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Re: [XP] Don't let them see our velocity?

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  • Ron Jeffries
    Hello, Matt. On Monday, December 31, 2007, at 8:05:35 PM, you ... Cycle time, as I understand it, is the time from beginning to end of a process. We would
    Message 1 of 342 , Jan 1, 2008
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      Hello, Matt. On Monday, December 31, 2007, at 8:05:35 PM, you
      wrote:

      > How do you think cycle time relates to productivity? Cycle time has
      > it's own issues of course but it seems that WRT to productivity in an
      > Agile environment what you really care about is how responsive you are
      > to the customers needs.

      Cycle time, as I understand it, is the time from beginning to end of
      a process. We would need to agree on when our productivity cycle
      begins and when it ends. One possibility is the time from when a
      story is given to the team to develop until it is tested, done done.

      A better definition would surely be the time from when a story is
      given to the dev team until it is deployed. Even better might be the
      time from when the story enters some queue (the Release Plan?) until
      it is deployed.

      It is this latter definition that leads to the idea that our story
      list constitutes a kind of waste. Perhaps in some senses it is,
      but it seems to me that when planning a software product, one
      needs some kind of feature list to work from. So it's kind of a
      dilemma to me on how to deal with this issue.

      Arlo Belshee's team reported using a short queue, seven items I
      think, with a note at the bottom indicating how long until ... I
      forget ... either the first unserved task is done, or until the last
      one in the list is done. (Someone remind me which it is?)

      Either way, this is giving a cycle-time sort of info and it should
      work quite nicely. The people managing the queue realize that big
      stories will slow things down, so they pick smaller ones, and so on.

      > One of the things about this conversation about productivity and
      > velocity that keeps eating at me is that it sounds an awful lot like the
      > kind of productivity conversations you hear in a non-Lean environments.
      > By using relative cycle-times as a measurement of productivity then we
      > might be able to give upper management a Lean measurement of what they
      > are looking for.

      Yes. I have been intentionally drawing attention back to what you're
      calling the "non-Lean" viewpoint, because that viewpoint is IMO by
      far the more commonly held in our profession. As you suggest here,
      we need to find some better way of communicating.

      As for relative cycle time, it won't be hard to quibble with it as a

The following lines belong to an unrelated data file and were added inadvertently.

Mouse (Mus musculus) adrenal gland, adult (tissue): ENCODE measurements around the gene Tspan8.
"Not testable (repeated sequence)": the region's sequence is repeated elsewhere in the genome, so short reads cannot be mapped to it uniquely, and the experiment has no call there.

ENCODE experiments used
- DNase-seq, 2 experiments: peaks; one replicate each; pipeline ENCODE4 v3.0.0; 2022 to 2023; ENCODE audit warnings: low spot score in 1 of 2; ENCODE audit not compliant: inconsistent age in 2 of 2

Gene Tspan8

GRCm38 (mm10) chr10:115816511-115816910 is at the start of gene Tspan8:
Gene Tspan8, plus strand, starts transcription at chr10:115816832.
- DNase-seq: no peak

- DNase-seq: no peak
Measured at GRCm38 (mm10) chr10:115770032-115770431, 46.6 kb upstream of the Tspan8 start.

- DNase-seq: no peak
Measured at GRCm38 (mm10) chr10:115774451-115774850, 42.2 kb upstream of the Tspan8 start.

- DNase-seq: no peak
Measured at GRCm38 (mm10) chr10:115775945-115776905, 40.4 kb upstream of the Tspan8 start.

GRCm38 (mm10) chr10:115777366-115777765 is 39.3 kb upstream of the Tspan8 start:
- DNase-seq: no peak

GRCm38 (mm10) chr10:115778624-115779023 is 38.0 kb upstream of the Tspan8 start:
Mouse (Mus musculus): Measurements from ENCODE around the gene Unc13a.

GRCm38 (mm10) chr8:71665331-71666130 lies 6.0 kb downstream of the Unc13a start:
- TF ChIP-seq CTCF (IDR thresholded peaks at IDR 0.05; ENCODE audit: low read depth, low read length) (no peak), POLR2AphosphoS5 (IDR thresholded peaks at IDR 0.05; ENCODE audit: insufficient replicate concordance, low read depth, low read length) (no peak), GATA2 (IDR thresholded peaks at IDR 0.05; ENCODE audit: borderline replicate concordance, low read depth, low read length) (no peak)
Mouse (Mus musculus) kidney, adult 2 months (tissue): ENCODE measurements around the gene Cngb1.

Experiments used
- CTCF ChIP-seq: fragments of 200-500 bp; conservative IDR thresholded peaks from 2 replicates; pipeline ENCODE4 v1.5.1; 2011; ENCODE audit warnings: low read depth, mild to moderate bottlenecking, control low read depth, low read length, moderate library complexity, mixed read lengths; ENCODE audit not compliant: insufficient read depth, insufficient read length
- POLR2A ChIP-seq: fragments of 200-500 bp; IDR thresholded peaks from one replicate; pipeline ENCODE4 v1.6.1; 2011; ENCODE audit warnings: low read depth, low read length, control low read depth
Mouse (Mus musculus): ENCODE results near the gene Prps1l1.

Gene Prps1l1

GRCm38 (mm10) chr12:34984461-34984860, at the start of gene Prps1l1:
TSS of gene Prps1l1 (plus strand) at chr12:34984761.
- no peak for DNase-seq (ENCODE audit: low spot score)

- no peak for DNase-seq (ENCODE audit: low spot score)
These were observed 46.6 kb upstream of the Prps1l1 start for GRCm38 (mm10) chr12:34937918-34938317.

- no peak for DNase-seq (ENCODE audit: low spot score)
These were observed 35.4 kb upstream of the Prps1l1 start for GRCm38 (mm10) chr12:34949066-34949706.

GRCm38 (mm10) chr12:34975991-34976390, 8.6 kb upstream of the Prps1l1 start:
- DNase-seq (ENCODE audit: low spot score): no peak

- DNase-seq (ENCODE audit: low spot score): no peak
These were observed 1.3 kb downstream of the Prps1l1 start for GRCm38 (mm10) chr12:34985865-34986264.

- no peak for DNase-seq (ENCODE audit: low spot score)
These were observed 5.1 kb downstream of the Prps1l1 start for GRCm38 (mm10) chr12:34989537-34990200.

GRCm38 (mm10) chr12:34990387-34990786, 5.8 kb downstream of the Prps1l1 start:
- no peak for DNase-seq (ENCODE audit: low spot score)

comparison. "But my stories are naturally bigger! But my customer
      doesn't have time to make small stories!" I encounter a lot of
      development teams who are at the mercy of customers we'd consider
      woefully inadequate. When the boss of such a team asks for
      productivity figures ... what are they to do?

      > This goes back to using RTF but not as a gross measurement but something
      > that relates to time. Thus if Team A has a cycle time of 2 weeks on new
      > feature requests and Team B has a cycle time of 4 weeks and they both
      > work on similar scoped features... then we can say something about the
      > amount of waste in the team can we not? And of course this means that
      > Team B is less productive... which is the non-Lean terminology for
      > "waste" IMO.

      I'm inclined to agree ... and it is all going to come down to what
      we mean by "similar".

      Happy new year,

      Ron Jeffries
      www.XProgramming.com
      Adapt, improvise, overcome.
      --Gunnery Sergeant Tom Highway (Heartbreak Ridge)
    • Ron Jeffries
      Hello, Ilja. On Saturday, February 16, 2008, at 6:23:42 PM, you ... Well, it sounds like it would take a pretty narrow set of ideas on how to improve
      Message 342 of 342 , Feb 16, 2008
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        Hello, Ilja. On Saturday, February 16, 2008, at 6:23:42 PM, you
        wrote:

        > I expect this to increase our velocity in the middle run. And I'm all
        > for measuring it.

        > I doubt we would have even tried this event if we had focused on
        > improving velocity.

        > How does that sound to you?

        Well, it sounds like it would take a pretty narrow set of ideas on
        how to improve velocity. In a discussion on that, I would hope that
        ideas like learning, better tools, higher morale, and better
        communication would come up.

        Ron Jeffries
        www.XProgramming.com
        Anyone can make the simple complicated.
        Creativity is making the complicated simple. -- Charles Mingus
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